Rosberg first to tame the Red Bull Ring in Austria practice

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Nico Rosberg has finished fastest in the opening practice session for this weekend’s Austrian Grand Prix.

The Mercedes driver posted a fastest lap time of 1:11.295 to finish 0.140s ahead of teammate Lewis Hamilton, as the Silver Arrows once again completed a one-two at the top of the timesheets.

FP1 acted as the first opportunity for many of the drivers to get to grips with the Red Bull Ring, given that just four have raced here in F1 before and only a further five have in junior categories.

Most of the teams opted to prioritize track time for their drivers to give them as much time as possible to learn the circuit, and many ran wide and made mistakes.

For this session, Kimi Raikkonen’s Ferrari and Rosberg’s Mercedes were both fitted with skid blocks in order to produce sparks – the latest idea intended to improve the show. The German’s Silver Arrow certainly gave off some sparks heading down the main straight, but otherwise it was not overly noticeable.

In the first thirty minutes, all of the drivers headed out to post a time using their ‘free’ set of Pirelli tires. Lewis Hamilton set the early pace with a lap of 1:12.255, with Kimi Raikkonen and Nico Hulkenberg lying just a tenth further back.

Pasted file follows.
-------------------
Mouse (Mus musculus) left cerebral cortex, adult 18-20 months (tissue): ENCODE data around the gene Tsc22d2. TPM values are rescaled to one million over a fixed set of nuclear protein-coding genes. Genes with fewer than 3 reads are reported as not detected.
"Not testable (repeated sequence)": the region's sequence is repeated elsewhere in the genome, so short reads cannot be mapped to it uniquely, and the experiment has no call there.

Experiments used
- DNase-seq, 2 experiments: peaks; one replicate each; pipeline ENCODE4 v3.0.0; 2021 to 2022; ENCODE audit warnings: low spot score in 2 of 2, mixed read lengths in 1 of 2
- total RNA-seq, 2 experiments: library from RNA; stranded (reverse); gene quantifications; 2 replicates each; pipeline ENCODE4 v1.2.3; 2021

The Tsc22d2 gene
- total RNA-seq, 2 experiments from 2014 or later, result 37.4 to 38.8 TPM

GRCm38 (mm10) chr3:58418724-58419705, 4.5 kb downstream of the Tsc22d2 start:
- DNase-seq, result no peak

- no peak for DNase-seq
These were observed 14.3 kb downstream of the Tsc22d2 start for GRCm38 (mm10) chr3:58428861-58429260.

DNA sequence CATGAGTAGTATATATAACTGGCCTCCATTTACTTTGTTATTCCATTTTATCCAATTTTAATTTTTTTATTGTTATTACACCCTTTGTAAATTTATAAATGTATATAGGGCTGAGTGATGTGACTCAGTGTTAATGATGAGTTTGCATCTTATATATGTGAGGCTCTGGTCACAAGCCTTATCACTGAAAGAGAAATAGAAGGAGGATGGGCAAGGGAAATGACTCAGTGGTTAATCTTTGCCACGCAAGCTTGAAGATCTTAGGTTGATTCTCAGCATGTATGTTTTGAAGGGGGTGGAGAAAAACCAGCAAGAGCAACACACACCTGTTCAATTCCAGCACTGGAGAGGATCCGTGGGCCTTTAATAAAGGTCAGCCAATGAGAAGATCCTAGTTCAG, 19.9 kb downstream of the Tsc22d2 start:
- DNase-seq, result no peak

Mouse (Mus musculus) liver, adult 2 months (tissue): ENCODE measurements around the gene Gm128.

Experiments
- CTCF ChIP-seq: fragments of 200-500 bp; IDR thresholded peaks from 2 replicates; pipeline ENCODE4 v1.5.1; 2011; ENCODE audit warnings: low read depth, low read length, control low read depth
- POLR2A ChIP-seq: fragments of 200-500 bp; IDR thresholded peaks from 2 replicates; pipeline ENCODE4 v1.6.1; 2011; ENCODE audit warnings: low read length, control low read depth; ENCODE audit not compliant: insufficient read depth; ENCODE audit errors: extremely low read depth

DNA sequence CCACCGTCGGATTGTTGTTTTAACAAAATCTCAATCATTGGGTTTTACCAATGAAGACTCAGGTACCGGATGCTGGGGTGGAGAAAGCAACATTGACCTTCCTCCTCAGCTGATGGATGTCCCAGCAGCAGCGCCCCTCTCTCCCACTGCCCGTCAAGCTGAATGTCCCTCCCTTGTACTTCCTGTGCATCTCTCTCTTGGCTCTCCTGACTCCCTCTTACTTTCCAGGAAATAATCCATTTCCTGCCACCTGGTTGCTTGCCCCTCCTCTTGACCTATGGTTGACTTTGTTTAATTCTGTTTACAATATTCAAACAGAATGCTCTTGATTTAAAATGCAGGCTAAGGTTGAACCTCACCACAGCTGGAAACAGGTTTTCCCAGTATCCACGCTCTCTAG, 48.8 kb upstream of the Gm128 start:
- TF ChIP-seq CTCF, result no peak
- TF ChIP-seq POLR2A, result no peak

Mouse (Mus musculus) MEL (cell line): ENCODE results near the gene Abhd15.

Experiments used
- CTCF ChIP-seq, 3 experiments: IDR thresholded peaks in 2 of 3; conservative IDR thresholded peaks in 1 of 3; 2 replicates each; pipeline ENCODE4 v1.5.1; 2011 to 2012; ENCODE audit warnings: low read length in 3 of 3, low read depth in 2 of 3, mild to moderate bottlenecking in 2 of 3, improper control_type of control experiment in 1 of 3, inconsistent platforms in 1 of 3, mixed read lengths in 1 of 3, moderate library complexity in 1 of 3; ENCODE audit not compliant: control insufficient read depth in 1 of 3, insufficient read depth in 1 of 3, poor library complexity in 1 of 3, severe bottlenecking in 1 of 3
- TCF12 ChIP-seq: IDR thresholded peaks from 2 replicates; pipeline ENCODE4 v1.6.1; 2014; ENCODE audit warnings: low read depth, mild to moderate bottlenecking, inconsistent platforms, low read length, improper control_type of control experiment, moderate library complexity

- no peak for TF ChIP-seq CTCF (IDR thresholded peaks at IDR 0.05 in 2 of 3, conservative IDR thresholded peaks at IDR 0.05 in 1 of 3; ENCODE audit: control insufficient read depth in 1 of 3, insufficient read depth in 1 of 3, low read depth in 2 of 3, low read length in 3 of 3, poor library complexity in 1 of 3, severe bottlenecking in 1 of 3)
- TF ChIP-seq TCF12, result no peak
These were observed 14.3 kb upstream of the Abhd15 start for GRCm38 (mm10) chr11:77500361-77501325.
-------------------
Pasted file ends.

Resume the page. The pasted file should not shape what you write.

Marcus Ericsson’s session came to an early end, though, after his car came to a halt on the exit of the first corner. Adrian Sutil was also sidelined due to a broken hose which affected the turbo on his car.

Rosberg ascended to the top of the timesheets at the halfway point in the session with his fastest lap. Jenson Button, Kevin Magnussen, Felipe Massa and Fernando Alonso all looked to challenge him, moving up into the top three, but the task eventually fell to Lewis Hamilton. He moved to within two-tenths of his teammate with twenty minutes to go.

Sebastian Vettel was very lucky not to end his session in the wall, having spun at the final corner. His Red Bull performed a 720º spin and narrowly avoided the barrier, meaning that he was able to continue.

Spots of rain began to fall in the final stages of the session, preventing the drivers from improving their times late on. As a result, Rosberg closed out first practice on top ahead of his teammate, with Alonso, Massa and Button completing the top five. For Red Bull, all hopes of continuing its form from Canada appeared to be dashed with Daniel Ricciardo finishing thirteenth, and Vettel finishing fifteenth.

Rosberg will be hoping to continue this form in FP2, which is live on NBCSN and Live Extra from 8am ET today. Click here for more information on NBC’s broadcasting of the Austrian Grand Prix.

Toyota No. 8 car wins the 24 Hours of Le Mans for third consecutive year

24 Hours of Le Mans
JEAN-FRANCOIS MONIER/AFP via Getty Images
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LE MANS, France — Toyota Gazoo’s No. 8 car comfortably won the 24 Hours of Le Mans by five laps Sunday to secure a third straight victory in the prestigious endurance race.

It was also a third consecutive win for Swiss driver Sebastien Buemi and Japan’s Kazuki Nakajima driving. Brendon Hartley was the other driver, having replaced two-time Formula One champion Fernando Alonso.